My earliest memory of Ukraine is like a snow globe where a simple shake spreads the tiny sequins into the atmosphere, silver flakes swarming slowly in the confined sky, covering the entire landscape.
I was ten years old. Like all little boys my age, swooning in front of the television set, I followed the Saint-Etienne epic which, at the height of winter 1976, therefore transited through Ukraine. In Kyiv, according to my mistaken memory. Because I realize today that it was in Simferopol, further south, in the lands of Crimea. The sky there was probably identically low and leaden, but there must have been a milder temperature, conducive to the holding of this quarter-final first leg after the snow which covered the ground had been driven away by the reaction blast of aircraft engines brought onto the lawn for the occasion: MiG or old Soviet Army Yak, red stars on their sides.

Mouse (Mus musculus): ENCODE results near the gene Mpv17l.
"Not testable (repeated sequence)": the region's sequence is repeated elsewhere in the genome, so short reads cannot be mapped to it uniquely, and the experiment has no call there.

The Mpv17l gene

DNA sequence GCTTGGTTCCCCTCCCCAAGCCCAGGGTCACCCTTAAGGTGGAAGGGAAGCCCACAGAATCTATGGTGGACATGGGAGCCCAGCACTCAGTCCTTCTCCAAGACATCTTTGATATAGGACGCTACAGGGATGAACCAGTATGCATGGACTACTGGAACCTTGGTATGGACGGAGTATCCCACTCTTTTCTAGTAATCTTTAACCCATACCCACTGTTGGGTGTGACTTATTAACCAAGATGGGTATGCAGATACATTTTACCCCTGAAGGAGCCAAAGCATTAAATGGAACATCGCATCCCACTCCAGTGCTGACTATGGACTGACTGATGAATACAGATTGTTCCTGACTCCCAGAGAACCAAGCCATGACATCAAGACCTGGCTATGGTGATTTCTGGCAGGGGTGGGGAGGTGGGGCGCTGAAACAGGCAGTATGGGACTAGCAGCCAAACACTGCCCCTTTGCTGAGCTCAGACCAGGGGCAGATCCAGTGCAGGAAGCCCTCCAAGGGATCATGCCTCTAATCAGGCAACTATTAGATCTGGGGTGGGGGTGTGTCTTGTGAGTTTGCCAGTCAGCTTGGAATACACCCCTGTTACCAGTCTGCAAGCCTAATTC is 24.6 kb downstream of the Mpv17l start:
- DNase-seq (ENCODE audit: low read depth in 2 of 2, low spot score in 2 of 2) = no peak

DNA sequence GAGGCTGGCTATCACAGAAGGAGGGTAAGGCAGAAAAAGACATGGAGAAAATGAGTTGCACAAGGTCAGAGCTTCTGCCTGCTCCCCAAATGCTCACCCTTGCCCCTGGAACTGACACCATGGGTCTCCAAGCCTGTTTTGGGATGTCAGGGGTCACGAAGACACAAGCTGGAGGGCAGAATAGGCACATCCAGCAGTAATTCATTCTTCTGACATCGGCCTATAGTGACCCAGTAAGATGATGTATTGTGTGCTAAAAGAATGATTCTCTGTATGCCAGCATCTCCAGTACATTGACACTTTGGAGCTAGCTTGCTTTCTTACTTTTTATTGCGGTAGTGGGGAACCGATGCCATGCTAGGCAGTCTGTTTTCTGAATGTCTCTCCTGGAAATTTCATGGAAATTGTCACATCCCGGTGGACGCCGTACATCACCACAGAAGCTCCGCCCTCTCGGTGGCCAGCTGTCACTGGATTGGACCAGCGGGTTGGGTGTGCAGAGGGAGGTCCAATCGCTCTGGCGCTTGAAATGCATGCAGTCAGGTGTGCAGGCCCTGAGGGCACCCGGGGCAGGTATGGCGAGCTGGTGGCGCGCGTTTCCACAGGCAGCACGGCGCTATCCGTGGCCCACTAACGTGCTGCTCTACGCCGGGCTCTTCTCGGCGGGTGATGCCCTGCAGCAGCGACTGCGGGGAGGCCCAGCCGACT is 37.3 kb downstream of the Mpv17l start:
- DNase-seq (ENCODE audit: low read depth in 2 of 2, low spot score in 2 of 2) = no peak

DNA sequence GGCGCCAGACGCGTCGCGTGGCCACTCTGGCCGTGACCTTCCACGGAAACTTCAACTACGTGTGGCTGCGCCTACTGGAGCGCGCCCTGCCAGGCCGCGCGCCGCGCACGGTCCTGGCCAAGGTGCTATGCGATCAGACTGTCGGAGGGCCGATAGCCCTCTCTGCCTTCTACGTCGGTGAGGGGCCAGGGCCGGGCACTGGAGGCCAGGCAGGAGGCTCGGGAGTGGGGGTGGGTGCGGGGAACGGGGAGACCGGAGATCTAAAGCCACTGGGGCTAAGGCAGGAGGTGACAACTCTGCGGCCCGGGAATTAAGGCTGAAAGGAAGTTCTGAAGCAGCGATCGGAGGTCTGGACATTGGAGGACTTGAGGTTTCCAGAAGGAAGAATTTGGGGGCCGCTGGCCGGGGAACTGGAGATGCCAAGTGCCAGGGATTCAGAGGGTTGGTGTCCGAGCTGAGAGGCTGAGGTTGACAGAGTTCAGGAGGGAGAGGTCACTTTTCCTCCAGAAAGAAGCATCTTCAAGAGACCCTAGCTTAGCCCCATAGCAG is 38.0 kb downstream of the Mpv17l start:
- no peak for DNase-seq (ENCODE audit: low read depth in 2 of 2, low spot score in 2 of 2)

Ten years later, on April 26, 1986 in the middle of the night, at 1:23 AM, the number four reactor of the Chernobyl power plant released into the starry sky, after an explosion ripped open its dome, radioactive elements in phenomenal quantities (cesium, strontium, plutonium or xenon), first in the surrounding area, then, carried by high winds, all over Europe. It was no longer snowflakes that vibrated in their ball before gently covering the landscape, but invisible becquerels contaminating the sky, clumping together in the clouds then falling back to earth with the April showers, from Cornwall to the Caucasus, from Palermo to Oslo.